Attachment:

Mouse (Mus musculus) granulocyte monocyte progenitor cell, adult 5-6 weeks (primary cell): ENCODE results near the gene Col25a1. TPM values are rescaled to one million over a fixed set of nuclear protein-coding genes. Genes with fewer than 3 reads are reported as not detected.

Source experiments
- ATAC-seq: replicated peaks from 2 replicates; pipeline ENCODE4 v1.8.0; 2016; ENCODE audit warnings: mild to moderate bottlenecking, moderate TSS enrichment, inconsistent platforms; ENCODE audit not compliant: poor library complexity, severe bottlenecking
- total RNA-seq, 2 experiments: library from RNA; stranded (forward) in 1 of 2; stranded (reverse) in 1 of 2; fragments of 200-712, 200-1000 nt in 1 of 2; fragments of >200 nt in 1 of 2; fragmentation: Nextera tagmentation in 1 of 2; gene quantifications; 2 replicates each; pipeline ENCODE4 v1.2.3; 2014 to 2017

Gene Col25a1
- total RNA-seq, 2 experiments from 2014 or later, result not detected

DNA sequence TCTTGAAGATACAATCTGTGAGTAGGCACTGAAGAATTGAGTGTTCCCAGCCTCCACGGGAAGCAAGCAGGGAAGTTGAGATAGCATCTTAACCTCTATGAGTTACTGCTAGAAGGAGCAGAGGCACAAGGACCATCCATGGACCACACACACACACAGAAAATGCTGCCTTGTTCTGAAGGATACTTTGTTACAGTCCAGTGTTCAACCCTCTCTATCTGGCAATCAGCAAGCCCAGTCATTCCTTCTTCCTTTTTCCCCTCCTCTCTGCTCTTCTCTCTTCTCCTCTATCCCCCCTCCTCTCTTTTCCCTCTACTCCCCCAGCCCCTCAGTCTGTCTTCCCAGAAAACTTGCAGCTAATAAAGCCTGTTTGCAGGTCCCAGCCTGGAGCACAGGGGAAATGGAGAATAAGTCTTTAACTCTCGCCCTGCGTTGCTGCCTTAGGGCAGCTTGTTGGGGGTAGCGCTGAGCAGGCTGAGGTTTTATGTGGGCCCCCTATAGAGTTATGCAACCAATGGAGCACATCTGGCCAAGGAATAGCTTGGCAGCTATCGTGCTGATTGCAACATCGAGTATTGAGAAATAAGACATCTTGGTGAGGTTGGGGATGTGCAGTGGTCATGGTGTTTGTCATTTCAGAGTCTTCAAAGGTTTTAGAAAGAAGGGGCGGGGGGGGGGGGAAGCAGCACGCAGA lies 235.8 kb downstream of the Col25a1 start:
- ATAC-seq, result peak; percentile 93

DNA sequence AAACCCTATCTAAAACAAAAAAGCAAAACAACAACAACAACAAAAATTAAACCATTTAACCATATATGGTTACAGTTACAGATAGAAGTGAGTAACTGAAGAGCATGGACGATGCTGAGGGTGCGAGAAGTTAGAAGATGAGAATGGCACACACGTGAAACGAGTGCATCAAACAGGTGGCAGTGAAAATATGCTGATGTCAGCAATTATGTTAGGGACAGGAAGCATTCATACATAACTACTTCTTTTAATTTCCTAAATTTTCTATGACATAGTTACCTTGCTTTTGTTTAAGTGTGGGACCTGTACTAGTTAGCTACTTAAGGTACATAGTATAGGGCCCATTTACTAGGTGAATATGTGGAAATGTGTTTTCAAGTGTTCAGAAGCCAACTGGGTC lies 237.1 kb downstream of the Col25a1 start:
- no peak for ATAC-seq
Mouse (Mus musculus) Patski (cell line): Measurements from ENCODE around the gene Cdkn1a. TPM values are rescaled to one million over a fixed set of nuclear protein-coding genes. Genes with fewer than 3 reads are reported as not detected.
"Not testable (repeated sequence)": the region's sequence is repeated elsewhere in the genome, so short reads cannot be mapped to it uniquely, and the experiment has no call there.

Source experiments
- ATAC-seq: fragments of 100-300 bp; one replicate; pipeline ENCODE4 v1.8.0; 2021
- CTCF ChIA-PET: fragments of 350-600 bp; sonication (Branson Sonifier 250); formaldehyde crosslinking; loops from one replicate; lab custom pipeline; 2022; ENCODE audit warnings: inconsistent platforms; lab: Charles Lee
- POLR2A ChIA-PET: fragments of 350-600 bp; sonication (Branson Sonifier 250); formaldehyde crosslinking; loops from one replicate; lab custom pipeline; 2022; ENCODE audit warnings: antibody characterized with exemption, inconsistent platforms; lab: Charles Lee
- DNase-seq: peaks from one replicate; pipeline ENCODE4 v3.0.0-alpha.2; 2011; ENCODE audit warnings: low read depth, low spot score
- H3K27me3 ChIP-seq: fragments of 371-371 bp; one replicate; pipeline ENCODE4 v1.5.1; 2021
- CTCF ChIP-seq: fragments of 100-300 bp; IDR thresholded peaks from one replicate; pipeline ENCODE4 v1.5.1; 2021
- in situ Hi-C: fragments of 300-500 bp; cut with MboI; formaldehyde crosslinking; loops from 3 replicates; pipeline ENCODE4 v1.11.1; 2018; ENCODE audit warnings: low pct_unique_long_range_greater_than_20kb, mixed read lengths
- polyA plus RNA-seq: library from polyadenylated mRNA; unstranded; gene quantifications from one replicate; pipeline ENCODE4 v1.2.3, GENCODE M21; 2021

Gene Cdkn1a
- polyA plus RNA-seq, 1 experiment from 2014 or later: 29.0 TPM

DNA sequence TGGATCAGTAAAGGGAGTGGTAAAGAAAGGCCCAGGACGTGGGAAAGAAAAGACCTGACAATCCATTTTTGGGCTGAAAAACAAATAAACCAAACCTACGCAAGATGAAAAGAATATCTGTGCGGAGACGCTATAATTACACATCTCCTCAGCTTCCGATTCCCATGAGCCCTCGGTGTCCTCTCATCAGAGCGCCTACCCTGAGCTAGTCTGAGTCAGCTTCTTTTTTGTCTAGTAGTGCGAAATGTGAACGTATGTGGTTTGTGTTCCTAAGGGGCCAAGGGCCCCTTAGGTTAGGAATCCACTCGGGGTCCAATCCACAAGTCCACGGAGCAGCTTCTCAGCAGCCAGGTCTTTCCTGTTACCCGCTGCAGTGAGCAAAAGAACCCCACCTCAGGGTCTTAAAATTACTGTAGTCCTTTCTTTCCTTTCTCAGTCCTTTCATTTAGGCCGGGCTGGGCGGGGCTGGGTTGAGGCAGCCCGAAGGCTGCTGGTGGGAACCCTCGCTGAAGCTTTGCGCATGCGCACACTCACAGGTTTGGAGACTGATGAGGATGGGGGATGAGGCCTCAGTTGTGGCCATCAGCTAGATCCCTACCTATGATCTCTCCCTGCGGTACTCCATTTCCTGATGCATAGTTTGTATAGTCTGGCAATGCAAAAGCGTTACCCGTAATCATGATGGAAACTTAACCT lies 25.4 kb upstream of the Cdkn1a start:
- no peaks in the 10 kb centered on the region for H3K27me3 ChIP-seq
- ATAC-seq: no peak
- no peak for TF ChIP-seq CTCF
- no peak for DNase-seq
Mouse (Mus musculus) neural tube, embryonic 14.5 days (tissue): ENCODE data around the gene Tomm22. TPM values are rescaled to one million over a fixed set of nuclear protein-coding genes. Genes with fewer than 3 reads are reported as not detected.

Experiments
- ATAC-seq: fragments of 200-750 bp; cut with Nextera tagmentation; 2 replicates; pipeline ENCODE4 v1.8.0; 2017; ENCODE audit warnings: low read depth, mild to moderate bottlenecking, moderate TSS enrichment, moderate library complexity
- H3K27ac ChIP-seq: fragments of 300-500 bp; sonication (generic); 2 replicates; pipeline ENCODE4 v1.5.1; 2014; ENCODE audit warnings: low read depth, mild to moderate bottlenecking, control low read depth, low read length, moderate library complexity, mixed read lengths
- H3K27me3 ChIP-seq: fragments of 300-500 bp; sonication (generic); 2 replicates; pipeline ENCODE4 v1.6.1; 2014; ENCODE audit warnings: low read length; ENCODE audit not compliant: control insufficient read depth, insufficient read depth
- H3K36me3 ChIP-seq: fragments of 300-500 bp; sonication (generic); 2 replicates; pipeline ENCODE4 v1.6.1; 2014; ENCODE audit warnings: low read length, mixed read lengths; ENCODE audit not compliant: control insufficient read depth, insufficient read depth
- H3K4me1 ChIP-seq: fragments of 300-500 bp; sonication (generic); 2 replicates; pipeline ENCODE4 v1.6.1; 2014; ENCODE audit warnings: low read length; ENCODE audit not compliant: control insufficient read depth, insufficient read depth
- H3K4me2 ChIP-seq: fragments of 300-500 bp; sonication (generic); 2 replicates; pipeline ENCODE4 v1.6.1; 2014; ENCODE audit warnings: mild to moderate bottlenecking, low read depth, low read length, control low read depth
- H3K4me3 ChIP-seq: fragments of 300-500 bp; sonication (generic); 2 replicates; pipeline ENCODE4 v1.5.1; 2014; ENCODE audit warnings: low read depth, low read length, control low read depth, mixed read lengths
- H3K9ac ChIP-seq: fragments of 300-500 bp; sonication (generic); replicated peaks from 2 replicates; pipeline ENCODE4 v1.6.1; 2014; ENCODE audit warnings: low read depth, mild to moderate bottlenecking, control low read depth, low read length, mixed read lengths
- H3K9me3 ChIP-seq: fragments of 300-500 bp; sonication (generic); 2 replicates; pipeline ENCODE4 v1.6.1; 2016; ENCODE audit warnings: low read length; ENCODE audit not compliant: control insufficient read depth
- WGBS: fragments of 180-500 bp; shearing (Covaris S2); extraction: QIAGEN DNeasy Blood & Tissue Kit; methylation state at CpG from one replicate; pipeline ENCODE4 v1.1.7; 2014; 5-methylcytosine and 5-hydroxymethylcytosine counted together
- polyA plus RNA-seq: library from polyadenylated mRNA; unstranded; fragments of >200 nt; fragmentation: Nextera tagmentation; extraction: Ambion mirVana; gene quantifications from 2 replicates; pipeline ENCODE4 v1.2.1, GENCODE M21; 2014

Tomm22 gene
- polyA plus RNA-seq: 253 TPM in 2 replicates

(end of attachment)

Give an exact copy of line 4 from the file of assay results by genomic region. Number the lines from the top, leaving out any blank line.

- total RNA-seq, 2 experiments: library from RNA; stranded (forward) in 1 of 2; stranded (reverse) in 1 of 2; fragments of 200-712, 200-1000 nt in 1 of 2; fragments of >200 nt in 1 of 2; fragmentation: Nextera tagmentation in 1 of 2; gene quantifications; 2 replicates each; pipeline ENCODE4 v1.2.3; 2014 to 2017